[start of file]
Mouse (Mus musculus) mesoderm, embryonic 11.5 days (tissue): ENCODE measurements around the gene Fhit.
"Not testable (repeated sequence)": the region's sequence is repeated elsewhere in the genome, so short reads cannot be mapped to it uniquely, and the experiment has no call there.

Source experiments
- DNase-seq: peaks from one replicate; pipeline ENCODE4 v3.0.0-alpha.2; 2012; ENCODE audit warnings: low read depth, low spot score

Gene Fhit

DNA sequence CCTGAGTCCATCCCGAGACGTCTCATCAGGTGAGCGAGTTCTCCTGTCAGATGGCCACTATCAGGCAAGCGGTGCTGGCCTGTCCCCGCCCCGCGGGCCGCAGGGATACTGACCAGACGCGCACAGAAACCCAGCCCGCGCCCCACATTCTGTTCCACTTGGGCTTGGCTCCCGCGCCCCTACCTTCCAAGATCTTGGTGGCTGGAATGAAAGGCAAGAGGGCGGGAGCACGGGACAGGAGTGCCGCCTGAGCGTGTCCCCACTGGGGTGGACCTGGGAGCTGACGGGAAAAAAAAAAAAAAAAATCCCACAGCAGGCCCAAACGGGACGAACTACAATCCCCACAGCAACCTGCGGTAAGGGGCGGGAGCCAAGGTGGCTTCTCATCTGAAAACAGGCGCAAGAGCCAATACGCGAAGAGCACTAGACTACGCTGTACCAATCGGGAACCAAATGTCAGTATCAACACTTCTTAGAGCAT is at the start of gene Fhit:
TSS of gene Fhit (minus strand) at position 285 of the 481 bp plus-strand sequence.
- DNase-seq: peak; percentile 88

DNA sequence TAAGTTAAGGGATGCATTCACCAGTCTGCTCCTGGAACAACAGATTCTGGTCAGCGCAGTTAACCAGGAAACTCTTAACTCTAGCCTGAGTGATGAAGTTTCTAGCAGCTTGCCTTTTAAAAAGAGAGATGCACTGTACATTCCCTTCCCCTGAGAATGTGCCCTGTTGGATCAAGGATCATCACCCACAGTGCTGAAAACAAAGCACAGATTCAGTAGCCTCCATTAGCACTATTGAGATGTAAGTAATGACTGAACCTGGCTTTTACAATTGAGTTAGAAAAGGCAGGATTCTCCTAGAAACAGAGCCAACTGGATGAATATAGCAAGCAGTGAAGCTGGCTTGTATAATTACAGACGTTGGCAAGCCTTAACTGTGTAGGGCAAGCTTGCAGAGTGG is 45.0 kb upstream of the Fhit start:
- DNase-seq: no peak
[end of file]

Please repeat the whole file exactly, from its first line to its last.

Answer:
Mouse (Mus musculus) mesoderm, embryonic 11.5 days (tissue): ENCODE measurements around the gene Fhit.
"Not testable (repeated sequence)": the region's sequence is repeated elsewhere in the genome, so short reads cannot be mapped to it uniquely, and the experiment has no call there.

Source experiments
- DNase-seq: peaks from one replicate; pipeline ENCODE4 v3.0.0-alpha.2; 2012; ENCODE audit warnings: low read depth, low spot score

Gene Fhit

DNA sequence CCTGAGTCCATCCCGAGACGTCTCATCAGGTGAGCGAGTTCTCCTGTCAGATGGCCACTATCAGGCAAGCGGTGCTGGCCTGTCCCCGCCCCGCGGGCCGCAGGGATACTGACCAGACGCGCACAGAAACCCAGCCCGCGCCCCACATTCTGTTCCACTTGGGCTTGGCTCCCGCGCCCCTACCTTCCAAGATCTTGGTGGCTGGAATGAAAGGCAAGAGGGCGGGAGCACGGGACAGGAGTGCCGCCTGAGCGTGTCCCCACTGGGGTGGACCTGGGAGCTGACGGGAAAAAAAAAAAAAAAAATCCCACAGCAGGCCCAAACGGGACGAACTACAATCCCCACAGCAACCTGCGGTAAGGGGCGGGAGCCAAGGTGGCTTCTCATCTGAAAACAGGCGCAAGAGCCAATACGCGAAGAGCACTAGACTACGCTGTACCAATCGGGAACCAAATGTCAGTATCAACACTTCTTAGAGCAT is at the start of gene Fhit:
TSS of gene Fhit (minus strand) at position 285 of the 481 bp plus-strand sequence.
- DNase-seq: peak; percentile 88

DNA sequence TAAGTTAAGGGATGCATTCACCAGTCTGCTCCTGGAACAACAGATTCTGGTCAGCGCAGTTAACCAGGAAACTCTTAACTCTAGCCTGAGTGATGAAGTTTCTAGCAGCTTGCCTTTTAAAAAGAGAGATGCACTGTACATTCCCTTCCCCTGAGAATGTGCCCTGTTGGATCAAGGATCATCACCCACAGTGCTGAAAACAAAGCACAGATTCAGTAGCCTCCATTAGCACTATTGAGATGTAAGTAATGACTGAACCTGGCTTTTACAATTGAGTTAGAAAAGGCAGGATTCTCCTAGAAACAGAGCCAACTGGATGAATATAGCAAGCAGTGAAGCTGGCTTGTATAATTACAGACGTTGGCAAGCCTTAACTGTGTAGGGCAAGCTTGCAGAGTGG is 45.0 kb upstream of the Fhit start:
- DNase-seq: no peak